Does the US have juristriction over the whole world?

Peter Fairbrother zenadsl6186 at
Sun Nov 27 00:09:59 GMT 2011

Ben Liddicott wrote:
> The first principle is it must be "processed fairly and lawfully" and 
> "shall not be processed unless(...)".
> But if it is under an exemption, schedule 1 does not apply, 

Schedule 1, or part of it,  still applies under most exemptions.  For 
instance, under the Crime and Taxation exemptions, the only part of 
Schedule 1 which is exempted is the first principle, and even that is 
only partly voided.

However the exemptions are all different. It's verra complicated, Captain.

> and it is 
> lawful to process it in any manner whether fair or not and whether the 
> conditions are met or not.

No - for instance, under the Crime and Taxation exemption data must 
still be processed in accordance with Schedules 2 and 3. And again, it's 
different for the different exemptions. None of them are blanket 
exemptions however.

> The seventh principle requires the data controller to protect the data 
> against:
> "unauthorised or unlawful processing of personal data and against 
> accidental loss or destruction of, or damage to, personal data"
> That does not include "lawful" processing allowed by the exemptions 
> listed, if "authorised" by the data controller. So he has to protect 
> against MI9 black-cyber-ops hackers, 

and that was my point. If the data is in a cloud he can't do that, so he 
can't keep personal data in a cloud. QED.

As a sidenote, the DPA does not distinguish between encrypted data and 
unencrypted data. Perhaps encrypting data has no legal effect here - cf 
the rather unique stance taken about encrypted data in part 2 of RIPA, 
where the encrypted data apparently is the data, and if the police etc 
have it then demanding a key isn't self-incrimination, as they already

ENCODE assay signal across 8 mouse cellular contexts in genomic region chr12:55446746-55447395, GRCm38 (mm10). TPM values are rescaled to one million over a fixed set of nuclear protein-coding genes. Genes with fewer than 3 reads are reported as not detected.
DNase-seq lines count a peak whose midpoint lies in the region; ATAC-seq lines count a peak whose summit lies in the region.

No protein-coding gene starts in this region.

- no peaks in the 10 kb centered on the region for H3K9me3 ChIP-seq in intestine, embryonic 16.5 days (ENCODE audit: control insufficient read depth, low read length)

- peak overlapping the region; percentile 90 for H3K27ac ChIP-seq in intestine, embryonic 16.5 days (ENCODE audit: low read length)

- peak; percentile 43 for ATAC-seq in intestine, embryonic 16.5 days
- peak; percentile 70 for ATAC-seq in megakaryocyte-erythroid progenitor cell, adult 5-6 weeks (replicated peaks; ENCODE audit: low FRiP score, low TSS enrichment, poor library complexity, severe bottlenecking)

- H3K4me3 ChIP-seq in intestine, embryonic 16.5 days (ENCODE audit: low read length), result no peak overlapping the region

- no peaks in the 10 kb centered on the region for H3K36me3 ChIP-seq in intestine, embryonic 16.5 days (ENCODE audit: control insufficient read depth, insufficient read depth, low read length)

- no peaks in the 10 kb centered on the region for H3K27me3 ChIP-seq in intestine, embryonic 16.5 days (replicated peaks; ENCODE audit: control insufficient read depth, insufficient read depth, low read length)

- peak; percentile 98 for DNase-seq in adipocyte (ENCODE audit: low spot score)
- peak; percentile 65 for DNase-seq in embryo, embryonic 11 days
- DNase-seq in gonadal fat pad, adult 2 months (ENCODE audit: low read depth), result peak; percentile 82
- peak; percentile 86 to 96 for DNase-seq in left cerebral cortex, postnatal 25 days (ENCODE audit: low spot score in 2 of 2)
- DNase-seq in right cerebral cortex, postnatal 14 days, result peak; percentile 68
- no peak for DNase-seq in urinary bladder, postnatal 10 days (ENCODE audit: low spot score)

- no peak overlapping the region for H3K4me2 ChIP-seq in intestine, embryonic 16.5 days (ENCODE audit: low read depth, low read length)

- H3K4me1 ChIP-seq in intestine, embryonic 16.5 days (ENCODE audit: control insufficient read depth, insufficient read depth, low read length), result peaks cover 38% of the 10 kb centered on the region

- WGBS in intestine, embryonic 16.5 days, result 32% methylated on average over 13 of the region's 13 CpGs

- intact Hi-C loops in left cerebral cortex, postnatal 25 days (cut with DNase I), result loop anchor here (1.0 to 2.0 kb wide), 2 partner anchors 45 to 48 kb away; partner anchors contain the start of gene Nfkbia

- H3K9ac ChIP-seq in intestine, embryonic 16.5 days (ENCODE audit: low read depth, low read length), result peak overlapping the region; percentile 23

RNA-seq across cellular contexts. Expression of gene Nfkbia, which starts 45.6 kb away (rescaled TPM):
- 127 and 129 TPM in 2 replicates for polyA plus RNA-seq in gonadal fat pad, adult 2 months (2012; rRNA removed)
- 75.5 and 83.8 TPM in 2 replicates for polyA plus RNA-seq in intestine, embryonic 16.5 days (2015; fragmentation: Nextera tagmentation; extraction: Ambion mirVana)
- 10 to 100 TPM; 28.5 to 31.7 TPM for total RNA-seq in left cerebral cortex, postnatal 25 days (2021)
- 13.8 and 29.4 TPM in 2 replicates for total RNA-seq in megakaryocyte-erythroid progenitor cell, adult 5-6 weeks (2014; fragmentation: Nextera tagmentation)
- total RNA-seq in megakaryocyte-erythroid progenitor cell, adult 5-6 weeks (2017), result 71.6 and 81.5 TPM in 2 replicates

have the evidence/data.

> but if MI9 ask nicely there is nothing stopping him giving it to them.

Actually. there is.

Here I am talking about the national security exemption in S.28, and not 
any of the other exemptions - so for instance if MI5 asked for data in a 
criminal investigation, as opposed to a national security investigation 
(MI5 do both types of investigation), the S.28 exemption would not apply 
(though a different exemption, under s.29, which has different 
conditions and different exemptions, would).

The exemption in s.28 is only valid if the processing is "required for 
the purpose of safeguarding national security". If it isn't, the data 
controller would be committing an offence.

Now the minimum standard of how the data controller is supposed to know 
whether the processing is required for the purpose of safeguarding 
national security isn't addressed in the Act, though a maximum, in the 
form of a certificate signed by a minister is.

Presumably if the controller reasonably believes the processing is 
required for the purpose of safeguarding national security then he can 
take a chance and give out the data - but he might get in trouble for it 
if he hasn't seen a certificate.

> The data protection act does not provide any obligation on the data 
> controller to resist any overreaching on the part of the state.

I rather think it does, as above: a data controller can't give out data 
if eg the state are overreaching and falsely claimimg a national 
security exemption.

-- Peter Fairbrother

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